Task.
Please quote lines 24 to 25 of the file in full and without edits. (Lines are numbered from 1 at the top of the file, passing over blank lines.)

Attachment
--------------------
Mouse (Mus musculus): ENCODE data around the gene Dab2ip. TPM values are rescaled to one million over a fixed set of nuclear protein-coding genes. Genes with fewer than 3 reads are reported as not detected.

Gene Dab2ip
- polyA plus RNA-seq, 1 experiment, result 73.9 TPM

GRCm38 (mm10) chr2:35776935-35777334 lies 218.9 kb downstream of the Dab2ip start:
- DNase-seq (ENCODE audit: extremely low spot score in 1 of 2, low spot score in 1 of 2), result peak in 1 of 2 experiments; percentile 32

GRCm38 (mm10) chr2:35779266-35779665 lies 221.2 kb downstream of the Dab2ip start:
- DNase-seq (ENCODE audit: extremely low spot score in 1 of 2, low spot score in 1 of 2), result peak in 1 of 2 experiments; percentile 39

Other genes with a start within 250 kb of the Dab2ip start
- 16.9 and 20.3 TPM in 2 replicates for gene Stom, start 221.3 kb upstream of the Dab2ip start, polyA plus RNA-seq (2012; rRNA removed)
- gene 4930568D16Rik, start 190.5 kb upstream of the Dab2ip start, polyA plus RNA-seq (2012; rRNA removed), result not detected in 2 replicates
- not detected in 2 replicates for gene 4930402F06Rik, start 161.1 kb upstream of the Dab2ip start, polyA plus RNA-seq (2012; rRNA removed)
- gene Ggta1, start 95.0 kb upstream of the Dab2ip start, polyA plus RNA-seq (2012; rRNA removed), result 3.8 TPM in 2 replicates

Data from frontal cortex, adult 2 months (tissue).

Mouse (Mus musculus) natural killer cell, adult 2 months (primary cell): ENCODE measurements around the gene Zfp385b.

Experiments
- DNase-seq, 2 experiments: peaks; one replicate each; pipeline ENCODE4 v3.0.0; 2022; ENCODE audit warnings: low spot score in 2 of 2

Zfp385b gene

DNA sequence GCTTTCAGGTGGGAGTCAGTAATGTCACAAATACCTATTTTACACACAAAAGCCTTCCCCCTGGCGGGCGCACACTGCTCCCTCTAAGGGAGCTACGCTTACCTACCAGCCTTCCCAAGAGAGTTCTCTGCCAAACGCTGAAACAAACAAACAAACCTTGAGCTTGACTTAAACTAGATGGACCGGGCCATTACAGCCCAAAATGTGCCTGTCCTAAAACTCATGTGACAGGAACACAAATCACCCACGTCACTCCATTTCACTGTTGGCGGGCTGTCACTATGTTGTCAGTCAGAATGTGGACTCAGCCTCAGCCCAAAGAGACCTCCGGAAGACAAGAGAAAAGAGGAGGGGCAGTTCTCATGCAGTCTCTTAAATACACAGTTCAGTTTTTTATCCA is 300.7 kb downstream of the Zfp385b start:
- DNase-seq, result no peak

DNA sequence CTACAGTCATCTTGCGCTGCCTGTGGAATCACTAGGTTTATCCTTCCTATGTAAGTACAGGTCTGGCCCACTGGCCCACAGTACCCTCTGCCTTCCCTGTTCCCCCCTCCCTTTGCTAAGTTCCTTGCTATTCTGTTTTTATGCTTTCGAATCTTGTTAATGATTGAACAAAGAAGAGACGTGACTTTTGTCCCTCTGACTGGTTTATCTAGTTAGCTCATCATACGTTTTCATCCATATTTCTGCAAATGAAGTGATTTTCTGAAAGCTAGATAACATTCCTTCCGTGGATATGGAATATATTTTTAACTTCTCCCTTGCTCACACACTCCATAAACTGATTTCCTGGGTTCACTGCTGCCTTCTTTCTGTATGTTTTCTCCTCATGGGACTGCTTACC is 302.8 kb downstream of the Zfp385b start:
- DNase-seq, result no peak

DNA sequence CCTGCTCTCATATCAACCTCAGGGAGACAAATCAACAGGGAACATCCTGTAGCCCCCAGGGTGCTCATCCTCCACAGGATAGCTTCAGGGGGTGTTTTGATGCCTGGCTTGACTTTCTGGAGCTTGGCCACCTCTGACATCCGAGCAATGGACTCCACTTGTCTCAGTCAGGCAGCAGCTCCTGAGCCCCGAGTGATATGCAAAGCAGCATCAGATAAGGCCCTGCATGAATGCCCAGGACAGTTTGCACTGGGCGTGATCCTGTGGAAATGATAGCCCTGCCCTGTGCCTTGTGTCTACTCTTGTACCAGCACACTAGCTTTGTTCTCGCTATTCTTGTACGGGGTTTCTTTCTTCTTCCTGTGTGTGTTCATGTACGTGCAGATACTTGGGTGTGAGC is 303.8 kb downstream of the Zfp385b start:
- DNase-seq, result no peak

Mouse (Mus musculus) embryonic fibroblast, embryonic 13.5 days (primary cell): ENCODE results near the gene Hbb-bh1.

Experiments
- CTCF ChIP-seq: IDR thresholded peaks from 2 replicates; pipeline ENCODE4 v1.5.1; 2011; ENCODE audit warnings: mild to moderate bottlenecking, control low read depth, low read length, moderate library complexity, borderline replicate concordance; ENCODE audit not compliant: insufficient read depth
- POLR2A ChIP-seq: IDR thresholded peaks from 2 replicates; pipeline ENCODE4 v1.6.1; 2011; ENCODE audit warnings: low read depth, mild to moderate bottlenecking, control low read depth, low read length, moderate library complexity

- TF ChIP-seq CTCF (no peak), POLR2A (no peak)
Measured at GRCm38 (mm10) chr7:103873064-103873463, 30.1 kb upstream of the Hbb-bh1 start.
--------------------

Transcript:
Mouse (Mus musculus) embryonic fibroblast, embryonic 13.5 days (primary cell): ENCODE results near the gene Hbb-bh1.

Experiments